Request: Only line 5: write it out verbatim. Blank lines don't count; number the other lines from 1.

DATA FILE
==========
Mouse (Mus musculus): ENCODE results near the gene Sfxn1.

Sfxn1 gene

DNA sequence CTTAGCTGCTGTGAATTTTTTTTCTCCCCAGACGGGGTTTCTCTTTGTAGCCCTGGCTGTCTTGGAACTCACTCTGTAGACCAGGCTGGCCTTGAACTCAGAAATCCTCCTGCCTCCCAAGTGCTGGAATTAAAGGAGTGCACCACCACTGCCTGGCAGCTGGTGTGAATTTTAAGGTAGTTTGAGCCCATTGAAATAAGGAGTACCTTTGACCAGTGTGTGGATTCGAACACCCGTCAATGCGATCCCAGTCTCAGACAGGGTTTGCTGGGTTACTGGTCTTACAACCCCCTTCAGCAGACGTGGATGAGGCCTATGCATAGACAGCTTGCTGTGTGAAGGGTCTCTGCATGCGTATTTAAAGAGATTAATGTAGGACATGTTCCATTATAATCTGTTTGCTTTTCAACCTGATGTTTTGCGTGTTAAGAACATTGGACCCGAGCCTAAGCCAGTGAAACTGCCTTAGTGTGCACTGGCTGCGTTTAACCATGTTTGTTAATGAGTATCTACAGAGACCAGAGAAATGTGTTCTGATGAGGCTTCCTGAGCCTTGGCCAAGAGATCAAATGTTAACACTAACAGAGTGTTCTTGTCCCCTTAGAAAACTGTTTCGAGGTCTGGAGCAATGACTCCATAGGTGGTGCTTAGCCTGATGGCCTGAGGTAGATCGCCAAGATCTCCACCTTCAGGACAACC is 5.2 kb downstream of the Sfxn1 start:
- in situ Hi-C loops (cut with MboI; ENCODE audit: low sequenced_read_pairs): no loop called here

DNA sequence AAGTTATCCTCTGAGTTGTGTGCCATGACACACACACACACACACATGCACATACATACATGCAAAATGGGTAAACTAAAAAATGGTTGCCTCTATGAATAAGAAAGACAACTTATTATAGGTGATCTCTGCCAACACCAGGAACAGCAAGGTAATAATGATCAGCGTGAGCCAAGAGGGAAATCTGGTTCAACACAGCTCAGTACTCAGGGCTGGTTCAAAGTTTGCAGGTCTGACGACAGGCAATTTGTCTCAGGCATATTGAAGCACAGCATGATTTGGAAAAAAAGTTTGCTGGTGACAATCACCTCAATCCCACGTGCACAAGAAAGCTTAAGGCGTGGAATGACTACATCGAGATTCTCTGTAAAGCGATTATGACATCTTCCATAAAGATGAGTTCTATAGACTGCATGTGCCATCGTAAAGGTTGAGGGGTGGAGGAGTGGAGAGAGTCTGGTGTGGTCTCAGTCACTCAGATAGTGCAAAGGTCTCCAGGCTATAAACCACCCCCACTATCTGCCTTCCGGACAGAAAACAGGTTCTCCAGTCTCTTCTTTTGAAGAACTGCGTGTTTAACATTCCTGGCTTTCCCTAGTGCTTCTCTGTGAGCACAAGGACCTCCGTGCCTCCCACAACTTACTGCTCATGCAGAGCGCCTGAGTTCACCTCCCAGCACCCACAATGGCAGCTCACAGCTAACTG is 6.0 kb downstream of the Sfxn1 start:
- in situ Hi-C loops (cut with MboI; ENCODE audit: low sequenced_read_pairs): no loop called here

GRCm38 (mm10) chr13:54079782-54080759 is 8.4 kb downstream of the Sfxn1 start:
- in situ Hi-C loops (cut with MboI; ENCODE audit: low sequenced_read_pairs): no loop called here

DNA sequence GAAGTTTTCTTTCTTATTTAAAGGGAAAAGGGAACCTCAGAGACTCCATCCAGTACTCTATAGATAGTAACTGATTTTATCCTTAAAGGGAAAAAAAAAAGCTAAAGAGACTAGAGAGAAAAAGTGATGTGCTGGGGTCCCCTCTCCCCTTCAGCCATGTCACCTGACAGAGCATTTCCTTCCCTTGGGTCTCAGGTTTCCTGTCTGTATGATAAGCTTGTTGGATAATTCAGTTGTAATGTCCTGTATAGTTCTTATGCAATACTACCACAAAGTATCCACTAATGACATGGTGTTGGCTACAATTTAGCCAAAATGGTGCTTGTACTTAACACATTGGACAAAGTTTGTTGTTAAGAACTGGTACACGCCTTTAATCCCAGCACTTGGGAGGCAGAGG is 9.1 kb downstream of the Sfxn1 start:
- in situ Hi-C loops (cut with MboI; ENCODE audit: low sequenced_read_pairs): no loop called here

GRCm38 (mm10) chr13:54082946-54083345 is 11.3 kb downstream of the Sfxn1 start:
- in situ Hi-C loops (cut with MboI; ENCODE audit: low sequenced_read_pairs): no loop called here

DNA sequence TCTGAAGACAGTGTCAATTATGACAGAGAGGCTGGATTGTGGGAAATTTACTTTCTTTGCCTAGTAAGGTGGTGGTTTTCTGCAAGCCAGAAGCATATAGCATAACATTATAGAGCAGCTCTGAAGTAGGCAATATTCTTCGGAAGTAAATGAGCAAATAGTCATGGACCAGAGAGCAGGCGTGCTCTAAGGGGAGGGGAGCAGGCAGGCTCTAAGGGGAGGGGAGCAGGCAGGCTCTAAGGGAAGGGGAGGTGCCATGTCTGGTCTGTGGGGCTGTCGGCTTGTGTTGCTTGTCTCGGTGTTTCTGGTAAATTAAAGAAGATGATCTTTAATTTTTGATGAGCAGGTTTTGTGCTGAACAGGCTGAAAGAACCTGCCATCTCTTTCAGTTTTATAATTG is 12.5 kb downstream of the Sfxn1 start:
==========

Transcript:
DNA sequence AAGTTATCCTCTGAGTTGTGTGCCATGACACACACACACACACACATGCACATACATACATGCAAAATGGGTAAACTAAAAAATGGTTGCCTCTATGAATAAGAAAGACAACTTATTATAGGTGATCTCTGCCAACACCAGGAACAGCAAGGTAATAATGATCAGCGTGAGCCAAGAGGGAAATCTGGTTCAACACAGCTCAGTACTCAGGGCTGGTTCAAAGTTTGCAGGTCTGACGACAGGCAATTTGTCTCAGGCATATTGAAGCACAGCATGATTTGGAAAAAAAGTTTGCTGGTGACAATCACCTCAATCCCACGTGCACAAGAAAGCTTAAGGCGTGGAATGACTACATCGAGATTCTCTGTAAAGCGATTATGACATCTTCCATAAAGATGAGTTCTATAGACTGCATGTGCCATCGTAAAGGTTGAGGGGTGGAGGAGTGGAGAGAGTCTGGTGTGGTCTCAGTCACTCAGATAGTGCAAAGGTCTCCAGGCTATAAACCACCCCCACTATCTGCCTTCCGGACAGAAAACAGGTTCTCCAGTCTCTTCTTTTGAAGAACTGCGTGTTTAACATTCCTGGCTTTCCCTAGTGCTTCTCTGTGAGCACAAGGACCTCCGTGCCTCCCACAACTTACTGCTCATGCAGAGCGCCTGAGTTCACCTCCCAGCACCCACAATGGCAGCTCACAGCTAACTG is 6.0 kb downstream of the Sfxn1 start: